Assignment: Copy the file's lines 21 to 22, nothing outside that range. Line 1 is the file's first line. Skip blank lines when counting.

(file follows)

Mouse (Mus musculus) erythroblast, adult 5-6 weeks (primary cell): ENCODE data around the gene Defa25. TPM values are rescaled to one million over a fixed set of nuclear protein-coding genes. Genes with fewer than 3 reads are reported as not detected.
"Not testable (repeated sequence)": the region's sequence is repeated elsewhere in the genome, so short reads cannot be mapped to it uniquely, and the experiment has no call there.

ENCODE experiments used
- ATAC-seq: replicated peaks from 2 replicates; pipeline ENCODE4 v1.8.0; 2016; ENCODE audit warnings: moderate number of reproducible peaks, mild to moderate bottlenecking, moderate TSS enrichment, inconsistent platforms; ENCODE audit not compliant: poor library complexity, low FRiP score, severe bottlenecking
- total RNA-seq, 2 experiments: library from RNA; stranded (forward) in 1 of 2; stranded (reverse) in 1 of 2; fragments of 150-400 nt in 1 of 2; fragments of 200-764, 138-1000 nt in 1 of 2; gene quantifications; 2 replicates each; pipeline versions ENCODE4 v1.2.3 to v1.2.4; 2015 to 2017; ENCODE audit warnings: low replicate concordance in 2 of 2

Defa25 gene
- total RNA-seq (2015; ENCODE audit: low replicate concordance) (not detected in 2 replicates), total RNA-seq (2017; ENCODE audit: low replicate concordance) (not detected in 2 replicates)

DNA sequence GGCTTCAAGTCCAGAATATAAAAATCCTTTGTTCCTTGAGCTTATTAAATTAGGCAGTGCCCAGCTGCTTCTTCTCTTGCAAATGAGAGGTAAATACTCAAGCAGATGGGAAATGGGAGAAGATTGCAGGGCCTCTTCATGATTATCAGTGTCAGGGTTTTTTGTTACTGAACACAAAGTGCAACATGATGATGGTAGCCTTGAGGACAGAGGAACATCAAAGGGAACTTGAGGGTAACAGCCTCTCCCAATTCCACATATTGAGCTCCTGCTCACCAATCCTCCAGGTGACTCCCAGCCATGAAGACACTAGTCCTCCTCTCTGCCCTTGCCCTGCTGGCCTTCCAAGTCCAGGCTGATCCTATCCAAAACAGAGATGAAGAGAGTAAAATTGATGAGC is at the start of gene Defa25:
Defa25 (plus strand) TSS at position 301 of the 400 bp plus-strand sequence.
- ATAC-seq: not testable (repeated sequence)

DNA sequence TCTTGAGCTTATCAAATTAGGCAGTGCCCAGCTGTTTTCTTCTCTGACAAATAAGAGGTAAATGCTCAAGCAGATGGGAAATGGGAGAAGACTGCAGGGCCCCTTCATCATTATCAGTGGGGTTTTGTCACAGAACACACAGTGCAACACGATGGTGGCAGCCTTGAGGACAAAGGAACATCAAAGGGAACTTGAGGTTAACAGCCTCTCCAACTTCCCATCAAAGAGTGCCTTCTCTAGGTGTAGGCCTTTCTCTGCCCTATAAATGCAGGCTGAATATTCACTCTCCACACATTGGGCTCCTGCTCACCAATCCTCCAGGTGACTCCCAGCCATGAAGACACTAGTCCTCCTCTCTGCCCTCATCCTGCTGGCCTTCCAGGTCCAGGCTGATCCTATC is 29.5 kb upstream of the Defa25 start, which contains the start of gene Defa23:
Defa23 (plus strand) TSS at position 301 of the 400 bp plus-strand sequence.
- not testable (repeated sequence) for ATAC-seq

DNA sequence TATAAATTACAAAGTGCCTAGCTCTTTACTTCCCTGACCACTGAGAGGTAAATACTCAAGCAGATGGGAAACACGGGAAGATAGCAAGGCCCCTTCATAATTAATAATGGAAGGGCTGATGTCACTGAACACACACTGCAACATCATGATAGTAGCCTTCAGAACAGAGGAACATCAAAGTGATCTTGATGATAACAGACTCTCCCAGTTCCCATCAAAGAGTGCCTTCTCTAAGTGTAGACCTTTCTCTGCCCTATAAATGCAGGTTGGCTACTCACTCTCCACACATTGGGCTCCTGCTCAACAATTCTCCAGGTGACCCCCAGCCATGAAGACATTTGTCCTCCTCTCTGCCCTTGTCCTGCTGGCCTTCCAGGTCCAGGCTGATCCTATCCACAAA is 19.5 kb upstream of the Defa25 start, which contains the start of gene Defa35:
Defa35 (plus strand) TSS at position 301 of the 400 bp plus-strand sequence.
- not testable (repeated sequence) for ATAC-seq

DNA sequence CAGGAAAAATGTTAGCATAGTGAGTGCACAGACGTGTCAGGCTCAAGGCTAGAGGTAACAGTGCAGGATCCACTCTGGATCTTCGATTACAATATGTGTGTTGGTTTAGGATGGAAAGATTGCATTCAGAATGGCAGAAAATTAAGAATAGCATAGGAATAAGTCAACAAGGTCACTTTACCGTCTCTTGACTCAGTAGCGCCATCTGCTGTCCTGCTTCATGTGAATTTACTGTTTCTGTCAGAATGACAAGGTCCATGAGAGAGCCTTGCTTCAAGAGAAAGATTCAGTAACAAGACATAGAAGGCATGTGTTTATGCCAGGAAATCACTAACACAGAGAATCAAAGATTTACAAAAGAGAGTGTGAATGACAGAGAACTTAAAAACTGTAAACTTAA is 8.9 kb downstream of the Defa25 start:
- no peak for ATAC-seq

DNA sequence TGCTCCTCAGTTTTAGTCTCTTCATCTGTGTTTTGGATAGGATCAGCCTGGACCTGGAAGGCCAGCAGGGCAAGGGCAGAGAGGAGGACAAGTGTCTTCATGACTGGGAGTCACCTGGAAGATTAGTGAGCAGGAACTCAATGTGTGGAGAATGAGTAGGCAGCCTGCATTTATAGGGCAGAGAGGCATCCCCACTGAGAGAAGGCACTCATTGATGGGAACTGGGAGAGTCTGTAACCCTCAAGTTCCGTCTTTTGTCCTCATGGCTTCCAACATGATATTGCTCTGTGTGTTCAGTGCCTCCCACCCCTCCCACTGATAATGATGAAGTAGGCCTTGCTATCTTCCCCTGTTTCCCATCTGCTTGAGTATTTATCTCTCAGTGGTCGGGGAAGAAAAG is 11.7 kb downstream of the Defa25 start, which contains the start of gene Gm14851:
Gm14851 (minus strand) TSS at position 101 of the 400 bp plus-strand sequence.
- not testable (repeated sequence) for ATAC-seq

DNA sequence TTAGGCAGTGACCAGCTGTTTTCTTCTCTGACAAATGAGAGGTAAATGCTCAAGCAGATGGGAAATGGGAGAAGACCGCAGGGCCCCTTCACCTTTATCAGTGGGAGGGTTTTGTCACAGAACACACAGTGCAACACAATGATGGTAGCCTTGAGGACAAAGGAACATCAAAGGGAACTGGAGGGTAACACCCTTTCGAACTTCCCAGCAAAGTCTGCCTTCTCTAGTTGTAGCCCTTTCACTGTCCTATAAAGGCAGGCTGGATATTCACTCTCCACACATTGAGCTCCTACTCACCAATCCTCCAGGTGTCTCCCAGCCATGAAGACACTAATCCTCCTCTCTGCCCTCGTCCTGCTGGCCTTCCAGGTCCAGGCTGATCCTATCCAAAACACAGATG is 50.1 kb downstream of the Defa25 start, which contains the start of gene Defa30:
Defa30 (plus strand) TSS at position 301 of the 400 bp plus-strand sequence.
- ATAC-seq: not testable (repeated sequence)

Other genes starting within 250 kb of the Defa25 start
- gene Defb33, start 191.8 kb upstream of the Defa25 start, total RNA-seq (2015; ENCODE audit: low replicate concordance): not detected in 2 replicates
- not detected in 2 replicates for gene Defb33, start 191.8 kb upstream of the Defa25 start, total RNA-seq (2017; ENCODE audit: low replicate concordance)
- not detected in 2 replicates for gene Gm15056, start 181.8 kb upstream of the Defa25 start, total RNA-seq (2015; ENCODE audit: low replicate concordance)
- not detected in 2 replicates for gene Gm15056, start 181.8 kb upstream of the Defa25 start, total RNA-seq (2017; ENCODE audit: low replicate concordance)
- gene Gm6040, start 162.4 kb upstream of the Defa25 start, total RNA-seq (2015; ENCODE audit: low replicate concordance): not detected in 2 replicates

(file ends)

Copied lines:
- not testable (repeated sequence) for ATAC-seq

DNA sequence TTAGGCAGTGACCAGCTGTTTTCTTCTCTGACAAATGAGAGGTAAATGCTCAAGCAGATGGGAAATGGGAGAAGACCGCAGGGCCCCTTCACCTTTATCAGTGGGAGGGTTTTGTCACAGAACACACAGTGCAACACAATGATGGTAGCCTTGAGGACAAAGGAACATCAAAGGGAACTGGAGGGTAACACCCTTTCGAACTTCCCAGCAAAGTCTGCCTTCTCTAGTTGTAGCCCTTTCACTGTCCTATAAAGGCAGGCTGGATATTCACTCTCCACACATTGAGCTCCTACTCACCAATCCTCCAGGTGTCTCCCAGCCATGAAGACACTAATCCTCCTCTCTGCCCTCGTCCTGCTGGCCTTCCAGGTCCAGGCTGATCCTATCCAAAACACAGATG is 50.1 kb downstream of the Defa25 start, which contains the start of gene Defa30: